Provincial Politics

Kathleen Wynne, Ontario Liberals are in dire straits

Anyone who has made a career in politics will tell you that two of the most difficult decisions involve timing: when to get in and when to get out. 

Of the two, the getting-out decision is often the more difficult. 

Canadians saw evidence of that back in the 1960s when John Diefenbaker, a former prime minister, could not bring himself to relinquish the leadership of the Progressive Conservative party. He challenged the party to throw him out, and it did.

Reforming University Education: Why Jeffrey Simpson and others like him are wrong

Below is an op ed that I wrote but which never got published. I sent it to one big Canadian newspaper in the summer and they agreed to publish it. After waiting two months for it to appear in print, I asked permission to send it to another newspaper and the editor agreed. Another major Cdn newspaper agreed to publish it in September and then again sat on it for two months.

So rather than let it die a lonesone and ignoable death, I will publish it here. Enjoy!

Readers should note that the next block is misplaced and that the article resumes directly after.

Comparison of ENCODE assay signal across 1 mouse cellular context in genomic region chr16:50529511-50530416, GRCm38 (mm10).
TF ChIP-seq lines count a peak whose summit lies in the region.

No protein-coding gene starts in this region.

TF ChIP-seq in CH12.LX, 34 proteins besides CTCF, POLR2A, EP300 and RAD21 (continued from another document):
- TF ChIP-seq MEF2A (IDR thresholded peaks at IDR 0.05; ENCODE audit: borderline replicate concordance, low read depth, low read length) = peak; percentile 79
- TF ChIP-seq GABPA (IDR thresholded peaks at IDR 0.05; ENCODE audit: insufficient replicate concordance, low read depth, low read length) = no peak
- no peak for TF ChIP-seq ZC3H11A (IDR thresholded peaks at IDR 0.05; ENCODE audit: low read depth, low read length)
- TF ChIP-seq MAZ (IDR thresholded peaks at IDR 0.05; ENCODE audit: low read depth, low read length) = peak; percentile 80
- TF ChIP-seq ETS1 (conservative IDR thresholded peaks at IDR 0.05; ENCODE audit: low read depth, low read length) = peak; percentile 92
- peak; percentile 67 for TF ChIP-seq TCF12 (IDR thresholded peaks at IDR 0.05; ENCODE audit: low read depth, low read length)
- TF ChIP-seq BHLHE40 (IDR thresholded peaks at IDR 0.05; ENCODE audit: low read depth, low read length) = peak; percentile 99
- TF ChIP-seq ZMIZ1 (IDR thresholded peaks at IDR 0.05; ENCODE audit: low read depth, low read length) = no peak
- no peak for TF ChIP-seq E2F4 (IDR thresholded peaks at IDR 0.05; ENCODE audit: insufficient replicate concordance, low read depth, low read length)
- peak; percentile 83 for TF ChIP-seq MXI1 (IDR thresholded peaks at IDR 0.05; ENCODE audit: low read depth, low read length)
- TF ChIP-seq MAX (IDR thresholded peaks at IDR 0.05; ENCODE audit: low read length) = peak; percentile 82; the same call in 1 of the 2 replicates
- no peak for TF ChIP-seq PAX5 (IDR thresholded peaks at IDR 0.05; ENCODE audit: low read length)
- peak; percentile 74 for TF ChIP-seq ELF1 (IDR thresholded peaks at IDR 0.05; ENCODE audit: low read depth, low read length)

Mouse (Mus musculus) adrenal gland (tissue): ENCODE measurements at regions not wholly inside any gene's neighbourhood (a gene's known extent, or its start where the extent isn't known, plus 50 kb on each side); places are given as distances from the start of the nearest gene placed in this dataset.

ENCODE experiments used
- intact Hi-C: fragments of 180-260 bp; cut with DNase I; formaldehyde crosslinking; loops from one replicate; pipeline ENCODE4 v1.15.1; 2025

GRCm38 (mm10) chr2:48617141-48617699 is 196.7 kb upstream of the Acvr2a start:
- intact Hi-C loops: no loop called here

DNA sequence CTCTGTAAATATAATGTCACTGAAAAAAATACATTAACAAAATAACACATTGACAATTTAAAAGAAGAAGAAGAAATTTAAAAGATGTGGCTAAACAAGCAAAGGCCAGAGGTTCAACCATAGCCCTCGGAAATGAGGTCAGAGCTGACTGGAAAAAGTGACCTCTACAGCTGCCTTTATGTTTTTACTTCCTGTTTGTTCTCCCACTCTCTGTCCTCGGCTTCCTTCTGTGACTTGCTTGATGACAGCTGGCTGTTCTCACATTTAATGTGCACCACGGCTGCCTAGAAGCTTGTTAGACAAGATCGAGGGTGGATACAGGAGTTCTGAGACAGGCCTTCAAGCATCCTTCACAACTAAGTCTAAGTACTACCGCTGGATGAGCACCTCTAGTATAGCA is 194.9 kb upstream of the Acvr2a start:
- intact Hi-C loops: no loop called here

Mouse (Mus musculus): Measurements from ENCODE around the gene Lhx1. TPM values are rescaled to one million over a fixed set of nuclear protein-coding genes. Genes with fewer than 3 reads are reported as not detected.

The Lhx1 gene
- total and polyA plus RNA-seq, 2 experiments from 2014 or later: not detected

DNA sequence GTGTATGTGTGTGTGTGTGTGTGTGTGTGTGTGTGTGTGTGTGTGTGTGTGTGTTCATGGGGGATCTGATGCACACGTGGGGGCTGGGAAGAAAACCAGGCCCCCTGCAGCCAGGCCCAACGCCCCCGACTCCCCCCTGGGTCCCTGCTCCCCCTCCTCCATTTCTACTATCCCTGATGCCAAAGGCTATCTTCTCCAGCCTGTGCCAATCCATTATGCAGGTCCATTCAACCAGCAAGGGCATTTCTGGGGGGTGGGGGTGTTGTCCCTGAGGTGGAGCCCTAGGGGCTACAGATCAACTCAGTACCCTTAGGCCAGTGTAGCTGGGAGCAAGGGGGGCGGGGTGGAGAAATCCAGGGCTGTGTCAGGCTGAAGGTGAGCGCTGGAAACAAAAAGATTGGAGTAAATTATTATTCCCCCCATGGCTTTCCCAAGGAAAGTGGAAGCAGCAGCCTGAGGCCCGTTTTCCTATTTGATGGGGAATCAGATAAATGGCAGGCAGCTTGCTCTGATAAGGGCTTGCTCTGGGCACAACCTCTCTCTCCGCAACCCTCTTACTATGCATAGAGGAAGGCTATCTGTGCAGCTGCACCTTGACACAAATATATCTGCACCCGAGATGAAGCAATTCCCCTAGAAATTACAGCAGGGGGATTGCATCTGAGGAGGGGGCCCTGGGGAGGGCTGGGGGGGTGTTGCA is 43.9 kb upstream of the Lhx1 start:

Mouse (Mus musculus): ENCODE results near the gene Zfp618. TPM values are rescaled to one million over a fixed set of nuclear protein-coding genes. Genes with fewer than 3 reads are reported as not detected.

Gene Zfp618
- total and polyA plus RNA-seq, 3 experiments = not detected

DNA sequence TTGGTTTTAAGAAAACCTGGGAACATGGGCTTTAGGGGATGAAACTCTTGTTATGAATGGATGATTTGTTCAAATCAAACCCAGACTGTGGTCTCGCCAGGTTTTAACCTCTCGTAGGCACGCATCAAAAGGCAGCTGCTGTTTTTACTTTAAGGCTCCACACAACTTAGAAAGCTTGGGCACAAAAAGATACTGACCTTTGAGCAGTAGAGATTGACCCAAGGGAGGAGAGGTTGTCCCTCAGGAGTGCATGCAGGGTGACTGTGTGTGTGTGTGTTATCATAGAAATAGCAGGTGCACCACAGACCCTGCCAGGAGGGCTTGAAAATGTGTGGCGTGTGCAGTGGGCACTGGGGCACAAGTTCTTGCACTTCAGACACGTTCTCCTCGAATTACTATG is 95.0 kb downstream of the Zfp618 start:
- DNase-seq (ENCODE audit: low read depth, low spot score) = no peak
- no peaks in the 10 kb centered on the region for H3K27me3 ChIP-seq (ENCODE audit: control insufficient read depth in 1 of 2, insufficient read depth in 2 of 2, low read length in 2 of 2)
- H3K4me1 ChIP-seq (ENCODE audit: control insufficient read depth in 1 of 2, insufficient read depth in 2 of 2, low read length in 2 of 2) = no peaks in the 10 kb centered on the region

What a difference a year makes

Hon. Kathleen Wynne
Premier of Ontario
Queen's Park, Toronto

My Dear Premier:

I am writing to you today in my capacity as a befuddled voter in Ontario. My question is this: What the heck has happened to you and your Liberal government?

You were supposed to be rolling happily down the road to June 14, 2018 — the scheduled date of the next provincial election — but somehow you have lost your way, left the road and driven into a deep ditch from which you may not be able to escape.

Are winds of change blowing in Ontario?

The desire for a change is the political equivalent of a tsunami. If it is strong enough, it levels everything in its path, sweeping out the old and replacing the status quo with whatever strikes voters as new and, above all, different.

Brexit in the United Kingdom, ultra-nationalism in France, Bernie Sanders and Donald Trump in the United States all testify to the immense power of the desire for change – as did the rise of Justin Trudeau and the Liberals from third place to majority government last year.

Beating a dead horse because I get letters!

Ok, you are probably sick of reading about my complaints re: regulation 274.  But I received yet another anonymous letter, this time of a newspaper clipping in which a number of anecdotes are underlined about alleged nepotism in teacher hiring in the past (and hence why we need seniority).